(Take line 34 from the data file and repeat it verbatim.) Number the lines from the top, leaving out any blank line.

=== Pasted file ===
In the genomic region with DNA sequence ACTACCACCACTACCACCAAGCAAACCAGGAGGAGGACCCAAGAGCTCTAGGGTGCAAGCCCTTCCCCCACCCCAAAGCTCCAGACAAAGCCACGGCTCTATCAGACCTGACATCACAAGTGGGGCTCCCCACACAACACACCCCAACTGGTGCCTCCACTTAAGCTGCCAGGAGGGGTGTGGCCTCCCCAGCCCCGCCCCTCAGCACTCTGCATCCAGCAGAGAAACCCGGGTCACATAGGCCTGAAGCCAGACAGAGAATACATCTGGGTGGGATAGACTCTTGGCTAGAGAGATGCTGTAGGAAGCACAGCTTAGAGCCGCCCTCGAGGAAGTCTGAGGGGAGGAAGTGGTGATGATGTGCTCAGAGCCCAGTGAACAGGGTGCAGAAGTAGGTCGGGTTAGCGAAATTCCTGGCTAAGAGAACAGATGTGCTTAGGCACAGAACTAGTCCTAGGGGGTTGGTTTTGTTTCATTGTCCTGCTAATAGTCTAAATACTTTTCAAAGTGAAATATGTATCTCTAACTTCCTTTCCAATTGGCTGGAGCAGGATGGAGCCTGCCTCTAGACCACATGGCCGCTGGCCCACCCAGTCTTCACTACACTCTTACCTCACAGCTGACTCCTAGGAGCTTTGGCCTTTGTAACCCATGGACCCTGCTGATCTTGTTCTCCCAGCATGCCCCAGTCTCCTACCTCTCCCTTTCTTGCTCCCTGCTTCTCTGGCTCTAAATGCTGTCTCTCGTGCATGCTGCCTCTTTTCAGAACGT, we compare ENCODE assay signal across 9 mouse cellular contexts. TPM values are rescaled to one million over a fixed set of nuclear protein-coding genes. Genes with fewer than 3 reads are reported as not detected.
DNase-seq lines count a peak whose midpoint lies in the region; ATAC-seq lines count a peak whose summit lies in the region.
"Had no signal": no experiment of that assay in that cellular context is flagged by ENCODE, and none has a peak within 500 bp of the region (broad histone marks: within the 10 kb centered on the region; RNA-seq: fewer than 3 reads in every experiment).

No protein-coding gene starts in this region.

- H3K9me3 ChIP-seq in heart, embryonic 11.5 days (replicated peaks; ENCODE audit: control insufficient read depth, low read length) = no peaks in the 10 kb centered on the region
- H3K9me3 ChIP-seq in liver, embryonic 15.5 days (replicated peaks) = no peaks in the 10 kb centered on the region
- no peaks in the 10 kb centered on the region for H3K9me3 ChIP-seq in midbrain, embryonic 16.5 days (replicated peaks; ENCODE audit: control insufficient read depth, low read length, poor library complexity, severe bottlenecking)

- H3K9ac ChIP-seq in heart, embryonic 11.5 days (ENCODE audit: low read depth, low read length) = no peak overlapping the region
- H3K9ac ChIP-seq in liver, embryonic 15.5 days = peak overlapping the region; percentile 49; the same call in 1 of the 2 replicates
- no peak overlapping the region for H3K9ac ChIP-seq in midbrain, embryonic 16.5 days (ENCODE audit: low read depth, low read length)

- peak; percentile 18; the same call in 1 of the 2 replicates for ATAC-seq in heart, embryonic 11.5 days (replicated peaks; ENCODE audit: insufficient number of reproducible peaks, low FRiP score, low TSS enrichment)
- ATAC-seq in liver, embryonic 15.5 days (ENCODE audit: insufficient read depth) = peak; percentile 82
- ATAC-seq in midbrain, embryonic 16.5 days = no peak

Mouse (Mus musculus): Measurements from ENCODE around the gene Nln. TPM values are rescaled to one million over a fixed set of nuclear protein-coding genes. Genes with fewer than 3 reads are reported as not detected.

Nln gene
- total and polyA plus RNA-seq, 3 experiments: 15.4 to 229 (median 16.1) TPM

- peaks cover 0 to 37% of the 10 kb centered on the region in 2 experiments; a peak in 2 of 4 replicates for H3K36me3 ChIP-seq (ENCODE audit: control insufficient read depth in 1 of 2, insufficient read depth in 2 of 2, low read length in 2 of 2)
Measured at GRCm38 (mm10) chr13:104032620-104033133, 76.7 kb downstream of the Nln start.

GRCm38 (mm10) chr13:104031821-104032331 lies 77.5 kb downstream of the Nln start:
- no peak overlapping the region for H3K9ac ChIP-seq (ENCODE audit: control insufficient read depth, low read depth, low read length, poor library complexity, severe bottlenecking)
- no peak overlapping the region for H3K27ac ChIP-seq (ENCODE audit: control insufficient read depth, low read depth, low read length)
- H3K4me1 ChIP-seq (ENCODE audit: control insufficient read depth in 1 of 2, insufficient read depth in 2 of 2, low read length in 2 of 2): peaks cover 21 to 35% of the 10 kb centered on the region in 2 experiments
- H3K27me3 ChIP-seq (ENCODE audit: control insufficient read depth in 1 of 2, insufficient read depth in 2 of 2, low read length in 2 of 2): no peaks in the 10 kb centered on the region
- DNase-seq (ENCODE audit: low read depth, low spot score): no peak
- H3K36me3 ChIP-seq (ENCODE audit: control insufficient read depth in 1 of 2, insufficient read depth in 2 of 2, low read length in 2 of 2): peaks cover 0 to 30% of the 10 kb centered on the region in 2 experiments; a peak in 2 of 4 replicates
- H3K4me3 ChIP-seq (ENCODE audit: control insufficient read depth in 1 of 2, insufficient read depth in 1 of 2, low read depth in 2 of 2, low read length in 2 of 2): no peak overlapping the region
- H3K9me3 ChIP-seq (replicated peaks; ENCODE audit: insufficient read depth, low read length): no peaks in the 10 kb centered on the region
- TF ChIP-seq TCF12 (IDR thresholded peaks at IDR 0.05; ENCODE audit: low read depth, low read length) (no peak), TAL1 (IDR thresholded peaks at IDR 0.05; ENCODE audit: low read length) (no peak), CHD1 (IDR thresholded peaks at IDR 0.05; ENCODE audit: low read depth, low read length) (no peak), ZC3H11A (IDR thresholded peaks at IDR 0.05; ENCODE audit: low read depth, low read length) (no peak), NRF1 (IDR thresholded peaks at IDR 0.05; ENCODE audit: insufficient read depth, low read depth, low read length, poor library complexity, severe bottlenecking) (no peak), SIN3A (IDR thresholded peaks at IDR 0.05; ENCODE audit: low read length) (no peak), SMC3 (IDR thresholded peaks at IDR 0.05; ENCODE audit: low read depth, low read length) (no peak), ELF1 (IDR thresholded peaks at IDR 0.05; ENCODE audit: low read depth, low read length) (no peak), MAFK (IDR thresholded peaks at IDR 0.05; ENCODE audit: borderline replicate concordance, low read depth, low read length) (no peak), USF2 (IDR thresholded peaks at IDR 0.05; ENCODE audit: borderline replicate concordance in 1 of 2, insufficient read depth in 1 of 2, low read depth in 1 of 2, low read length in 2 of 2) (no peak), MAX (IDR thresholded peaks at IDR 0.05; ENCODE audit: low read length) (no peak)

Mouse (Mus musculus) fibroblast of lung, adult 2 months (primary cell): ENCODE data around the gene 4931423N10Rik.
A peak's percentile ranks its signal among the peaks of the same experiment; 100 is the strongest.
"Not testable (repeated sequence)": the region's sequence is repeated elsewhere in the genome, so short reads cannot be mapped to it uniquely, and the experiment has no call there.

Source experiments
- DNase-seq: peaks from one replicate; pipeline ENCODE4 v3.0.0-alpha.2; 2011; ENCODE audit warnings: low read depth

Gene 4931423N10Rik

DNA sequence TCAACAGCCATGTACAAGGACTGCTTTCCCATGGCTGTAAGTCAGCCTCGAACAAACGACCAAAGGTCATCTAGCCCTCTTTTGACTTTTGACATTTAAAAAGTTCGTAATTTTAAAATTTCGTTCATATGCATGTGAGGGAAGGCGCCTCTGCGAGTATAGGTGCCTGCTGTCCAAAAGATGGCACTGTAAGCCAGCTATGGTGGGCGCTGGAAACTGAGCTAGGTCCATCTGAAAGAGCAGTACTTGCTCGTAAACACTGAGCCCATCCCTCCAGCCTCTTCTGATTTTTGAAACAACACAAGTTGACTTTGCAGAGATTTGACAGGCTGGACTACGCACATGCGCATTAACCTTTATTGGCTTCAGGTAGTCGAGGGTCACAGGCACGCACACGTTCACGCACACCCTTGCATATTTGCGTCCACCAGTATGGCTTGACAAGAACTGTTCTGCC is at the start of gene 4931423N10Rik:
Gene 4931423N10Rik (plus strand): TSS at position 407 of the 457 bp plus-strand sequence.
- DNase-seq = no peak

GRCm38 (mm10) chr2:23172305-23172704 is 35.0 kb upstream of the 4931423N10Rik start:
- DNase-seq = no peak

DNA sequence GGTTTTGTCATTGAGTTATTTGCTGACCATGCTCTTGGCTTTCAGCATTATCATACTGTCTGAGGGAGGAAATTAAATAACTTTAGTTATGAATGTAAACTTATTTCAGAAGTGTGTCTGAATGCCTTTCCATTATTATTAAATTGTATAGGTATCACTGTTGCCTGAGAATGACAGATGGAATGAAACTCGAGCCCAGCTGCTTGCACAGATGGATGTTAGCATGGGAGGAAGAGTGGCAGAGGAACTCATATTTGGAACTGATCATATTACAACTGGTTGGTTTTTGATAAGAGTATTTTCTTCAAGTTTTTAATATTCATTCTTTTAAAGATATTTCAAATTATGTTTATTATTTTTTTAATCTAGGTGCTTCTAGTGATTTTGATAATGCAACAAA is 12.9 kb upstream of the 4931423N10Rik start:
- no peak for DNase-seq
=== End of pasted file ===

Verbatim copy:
Gene 4931423N10Rik